April 21, 2006

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Headlines (6:26)
In the 16th day of nationwide protests in Nepal, the country’s embattled king appears to be backing down. From Kathmandu, Carey Biron has more.

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In southwestern Ontario, the occupation of a construction site by native people continues after a failed police attempt to break it up yesterday. From Toronto, Kristin Schwartz brings us an update on the standoff.

Supporters, both native and non-native, have reinforced the blockade after police attempted yesterday to take control of a private construction site on disputed land. People of the Six Nations of the Grand River Territory began the occupation seven weeks ago to stop the building of a housing development on land they say belongs to them. Roads to the site have been blocked off with piles of gravel, vehicles, and burning tires. Meanwhile, other communities have carried out solidarity actions. Between Toronto and Montreal, a rail line running through the Tyendinega Mohawk Territory is shut down today by large bonfires, leaving freight trains backed up. Near Montreal yesterday, people of the Kahnawake Mohawk Territory closed a major commuter bridge for 30 minutes. Negotiations over the future of the site are ongoing today. From CKLN in Toronto, this is Kristin Schwartz for Free Speech Radio News.

Mexican authorities are cracking down on a miners’ strike that has paralyzed the production of copper, zinc, silver, and steel in various parts of the country. Vladimir Flores reports.

Workers affiliated with the National Miners Union continue their 3 week occupation of the Sicartsa steel factory in the Mexican state of Michoacan. The factory is one of the largest steel producers in Latin America. A violent attempt to dislodge the workers from the occupied factory yesterday sparked a five hour battle between hundreds of police and some 3000 workers. At the end of the failed attempt to eject the workers, at least 2 were left dead, nearly 100 wounded, and a number of people are missing. After the confrontation, over one thousand women and family members of the strikers marched in support of the workers. President Vicente Fox yesterday convened a rare meeting of his National Security cabinet to discuss the matter. The strikers are demanding that the government respect their union’s autonomy and recognize their elected leader, who President Fox says is corrupt. The Mexican Army has been deployed to guard the most strategic parts of the factory. For FSRN, I’m Vladimir Flores.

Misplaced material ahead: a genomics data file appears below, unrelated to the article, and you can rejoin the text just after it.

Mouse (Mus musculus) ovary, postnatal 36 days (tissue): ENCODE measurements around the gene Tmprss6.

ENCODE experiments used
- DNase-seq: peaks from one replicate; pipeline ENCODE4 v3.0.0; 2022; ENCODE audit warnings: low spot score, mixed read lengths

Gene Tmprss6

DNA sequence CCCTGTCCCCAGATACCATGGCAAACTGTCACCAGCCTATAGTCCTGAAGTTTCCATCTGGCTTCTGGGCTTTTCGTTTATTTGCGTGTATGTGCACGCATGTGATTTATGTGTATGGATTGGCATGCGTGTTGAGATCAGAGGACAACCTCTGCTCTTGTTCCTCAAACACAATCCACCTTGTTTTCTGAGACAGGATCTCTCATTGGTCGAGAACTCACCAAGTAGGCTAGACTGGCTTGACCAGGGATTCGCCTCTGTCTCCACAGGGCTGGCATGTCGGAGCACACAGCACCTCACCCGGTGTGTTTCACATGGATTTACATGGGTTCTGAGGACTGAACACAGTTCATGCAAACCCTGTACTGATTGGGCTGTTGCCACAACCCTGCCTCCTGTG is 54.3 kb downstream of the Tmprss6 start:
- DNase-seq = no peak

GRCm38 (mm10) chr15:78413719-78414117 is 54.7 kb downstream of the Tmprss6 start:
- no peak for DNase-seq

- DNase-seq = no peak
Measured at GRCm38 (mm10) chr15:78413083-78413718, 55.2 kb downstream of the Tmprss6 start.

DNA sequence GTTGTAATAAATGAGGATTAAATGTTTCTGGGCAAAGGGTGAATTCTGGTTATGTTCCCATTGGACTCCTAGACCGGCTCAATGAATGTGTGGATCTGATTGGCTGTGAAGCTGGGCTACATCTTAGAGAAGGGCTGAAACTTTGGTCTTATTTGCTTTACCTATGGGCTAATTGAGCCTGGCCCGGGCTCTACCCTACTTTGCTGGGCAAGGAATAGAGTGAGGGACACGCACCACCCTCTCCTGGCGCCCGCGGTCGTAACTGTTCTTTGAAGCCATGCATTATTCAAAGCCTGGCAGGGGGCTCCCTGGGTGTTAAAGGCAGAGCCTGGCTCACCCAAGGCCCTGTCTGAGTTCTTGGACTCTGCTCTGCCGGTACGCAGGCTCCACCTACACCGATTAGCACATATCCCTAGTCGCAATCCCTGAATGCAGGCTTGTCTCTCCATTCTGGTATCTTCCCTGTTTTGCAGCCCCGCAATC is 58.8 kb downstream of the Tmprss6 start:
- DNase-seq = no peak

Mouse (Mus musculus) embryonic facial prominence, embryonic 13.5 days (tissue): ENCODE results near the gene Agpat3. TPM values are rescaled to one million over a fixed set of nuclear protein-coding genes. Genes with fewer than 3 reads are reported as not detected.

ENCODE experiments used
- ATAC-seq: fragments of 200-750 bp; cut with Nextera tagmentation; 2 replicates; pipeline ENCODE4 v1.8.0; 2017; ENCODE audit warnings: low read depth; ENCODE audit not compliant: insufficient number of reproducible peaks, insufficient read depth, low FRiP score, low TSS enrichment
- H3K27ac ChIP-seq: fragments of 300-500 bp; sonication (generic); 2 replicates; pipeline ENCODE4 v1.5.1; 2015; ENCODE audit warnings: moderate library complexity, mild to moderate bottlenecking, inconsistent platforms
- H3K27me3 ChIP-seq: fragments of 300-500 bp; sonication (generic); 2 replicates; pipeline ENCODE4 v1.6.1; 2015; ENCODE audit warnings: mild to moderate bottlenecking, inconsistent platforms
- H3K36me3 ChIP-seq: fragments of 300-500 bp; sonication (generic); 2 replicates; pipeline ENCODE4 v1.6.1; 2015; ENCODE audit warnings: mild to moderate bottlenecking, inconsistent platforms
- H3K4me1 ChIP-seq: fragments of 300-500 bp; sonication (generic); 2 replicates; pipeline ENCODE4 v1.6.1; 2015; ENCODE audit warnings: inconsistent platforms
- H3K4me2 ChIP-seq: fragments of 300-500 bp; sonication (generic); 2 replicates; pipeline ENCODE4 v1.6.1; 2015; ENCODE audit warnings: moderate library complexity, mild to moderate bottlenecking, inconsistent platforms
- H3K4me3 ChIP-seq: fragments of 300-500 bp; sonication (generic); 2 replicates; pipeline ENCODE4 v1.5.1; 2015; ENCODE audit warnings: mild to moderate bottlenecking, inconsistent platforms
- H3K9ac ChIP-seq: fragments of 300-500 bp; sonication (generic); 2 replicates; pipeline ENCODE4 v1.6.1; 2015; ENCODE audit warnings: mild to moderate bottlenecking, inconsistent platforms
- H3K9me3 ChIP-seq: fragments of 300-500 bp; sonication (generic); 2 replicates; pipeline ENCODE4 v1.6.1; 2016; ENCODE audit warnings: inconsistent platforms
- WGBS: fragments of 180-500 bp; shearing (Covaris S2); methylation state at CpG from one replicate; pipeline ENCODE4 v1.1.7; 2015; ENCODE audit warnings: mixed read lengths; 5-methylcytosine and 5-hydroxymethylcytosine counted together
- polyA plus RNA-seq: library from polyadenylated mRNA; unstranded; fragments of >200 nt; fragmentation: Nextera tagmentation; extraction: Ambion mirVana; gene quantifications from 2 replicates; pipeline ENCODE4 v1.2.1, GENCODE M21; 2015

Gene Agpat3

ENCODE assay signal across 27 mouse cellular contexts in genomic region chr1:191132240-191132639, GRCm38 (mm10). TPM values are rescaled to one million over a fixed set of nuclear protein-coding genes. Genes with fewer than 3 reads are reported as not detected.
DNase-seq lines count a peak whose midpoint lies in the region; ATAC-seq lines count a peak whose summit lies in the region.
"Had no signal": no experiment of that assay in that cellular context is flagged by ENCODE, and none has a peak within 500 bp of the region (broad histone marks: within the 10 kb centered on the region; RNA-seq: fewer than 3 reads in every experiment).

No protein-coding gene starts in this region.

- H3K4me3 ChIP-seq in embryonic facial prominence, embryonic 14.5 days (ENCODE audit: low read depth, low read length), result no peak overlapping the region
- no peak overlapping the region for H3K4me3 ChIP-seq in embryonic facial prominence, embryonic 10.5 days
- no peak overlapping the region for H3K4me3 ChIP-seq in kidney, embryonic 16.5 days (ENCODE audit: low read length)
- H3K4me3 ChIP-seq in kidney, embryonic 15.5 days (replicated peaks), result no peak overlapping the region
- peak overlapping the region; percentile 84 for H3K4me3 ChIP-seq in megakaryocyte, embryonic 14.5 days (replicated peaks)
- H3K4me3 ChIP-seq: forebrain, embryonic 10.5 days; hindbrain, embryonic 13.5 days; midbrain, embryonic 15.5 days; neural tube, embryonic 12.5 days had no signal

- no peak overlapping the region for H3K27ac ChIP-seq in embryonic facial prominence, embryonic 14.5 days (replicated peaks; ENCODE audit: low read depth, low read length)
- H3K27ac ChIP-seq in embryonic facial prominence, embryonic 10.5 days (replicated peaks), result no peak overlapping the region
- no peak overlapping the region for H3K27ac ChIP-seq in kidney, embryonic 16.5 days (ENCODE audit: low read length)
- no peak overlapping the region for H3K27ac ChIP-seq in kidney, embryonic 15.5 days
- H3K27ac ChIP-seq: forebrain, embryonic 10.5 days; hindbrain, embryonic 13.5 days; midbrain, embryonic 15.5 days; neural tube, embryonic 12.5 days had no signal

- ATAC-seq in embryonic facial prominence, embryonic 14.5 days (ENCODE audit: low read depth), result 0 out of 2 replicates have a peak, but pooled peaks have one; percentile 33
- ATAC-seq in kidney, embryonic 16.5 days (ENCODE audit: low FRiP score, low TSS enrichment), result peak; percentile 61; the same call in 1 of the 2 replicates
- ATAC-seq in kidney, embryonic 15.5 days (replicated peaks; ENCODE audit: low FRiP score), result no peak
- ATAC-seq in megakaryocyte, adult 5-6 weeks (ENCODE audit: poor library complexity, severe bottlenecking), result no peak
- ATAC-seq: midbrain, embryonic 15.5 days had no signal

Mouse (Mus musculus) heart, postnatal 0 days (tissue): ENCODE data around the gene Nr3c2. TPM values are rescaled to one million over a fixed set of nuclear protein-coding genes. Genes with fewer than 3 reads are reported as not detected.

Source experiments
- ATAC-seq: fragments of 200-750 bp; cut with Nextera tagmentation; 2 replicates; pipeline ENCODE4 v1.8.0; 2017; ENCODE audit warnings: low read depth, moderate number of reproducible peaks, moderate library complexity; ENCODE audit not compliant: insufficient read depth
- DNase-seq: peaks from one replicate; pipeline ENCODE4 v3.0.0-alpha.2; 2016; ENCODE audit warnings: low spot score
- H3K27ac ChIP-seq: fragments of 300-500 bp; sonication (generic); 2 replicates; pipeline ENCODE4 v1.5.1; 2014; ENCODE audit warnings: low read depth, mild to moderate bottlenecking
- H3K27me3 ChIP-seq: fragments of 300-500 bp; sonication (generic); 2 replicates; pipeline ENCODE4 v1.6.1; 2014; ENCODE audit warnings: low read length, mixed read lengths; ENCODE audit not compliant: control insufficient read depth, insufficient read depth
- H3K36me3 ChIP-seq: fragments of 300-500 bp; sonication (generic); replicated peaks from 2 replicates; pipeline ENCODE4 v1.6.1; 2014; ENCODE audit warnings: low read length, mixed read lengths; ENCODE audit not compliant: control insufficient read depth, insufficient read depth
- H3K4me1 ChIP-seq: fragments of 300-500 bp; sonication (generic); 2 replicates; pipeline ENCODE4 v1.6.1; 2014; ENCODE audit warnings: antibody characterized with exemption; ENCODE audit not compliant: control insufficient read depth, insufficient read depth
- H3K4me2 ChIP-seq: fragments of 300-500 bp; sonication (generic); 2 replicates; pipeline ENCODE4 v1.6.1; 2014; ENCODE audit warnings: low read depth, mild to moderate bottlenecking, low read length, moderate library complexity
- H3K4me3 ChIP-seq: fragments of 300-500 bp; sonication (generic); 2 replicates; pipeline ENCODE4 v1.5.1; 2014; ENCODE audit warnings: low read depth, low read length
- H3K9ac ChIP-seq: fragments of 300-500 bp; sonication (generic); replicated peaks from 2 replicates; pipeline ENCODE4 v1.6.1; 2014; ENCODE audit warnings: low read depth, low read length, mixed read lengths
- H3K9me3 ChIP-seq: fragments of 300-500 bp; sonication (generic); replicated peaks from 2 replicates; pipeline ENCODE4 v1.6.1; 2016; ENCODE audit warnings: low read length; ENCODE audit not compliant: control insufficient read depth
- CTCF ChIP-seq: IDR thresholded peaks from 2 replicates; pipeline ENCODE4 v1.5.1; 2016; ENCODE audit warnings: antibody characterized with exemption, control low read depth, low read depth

An increased Australian peacekeeping force touched down in the capital of the Solomon Islands today, after two days of rioting erupted in response to the election of a controversial Prime Minister. Erica Vowles has more.

Today the newly-elected leader Snyder Rini, appeared in public to tell reporters that he would not resign. News of Mr Snyder’s election on Tuesday sparked rioting by Solomon Islanders, who say the vote was fixed and that the PM-elect is controlled by powerful Chinese elites on the island nation. Rioting saw a large area of Honiara’s Chinese business district burnt to the ground. Today 110 Australian troops have arrived in Honiara, joining a contingent of the same size sent in earlier this week, with the aim of restoring order. There has been an Australian troop and police presence in the country since 2003, following the collapse of the government then. While the fresh contingent has been welcomed, there are reports of growing resentment that little has been done to encourage development in parts of the country that face high unemployment, with some claiming the Australian presence has inadvertently served to preserve a corrupt political elite. This is Erica Vowles in Sydney, Australia reporting for Free Speech Radio News.

Voters in Haiti once again head to the polls today. This time to vote in legislative run-off elections. The winning party or coalition will pick Haiti’s Prime Minister. Reports from the region indicate a low voter turnout, in contrast to February’s general elections. Results from today’s election are expected by the end of the month.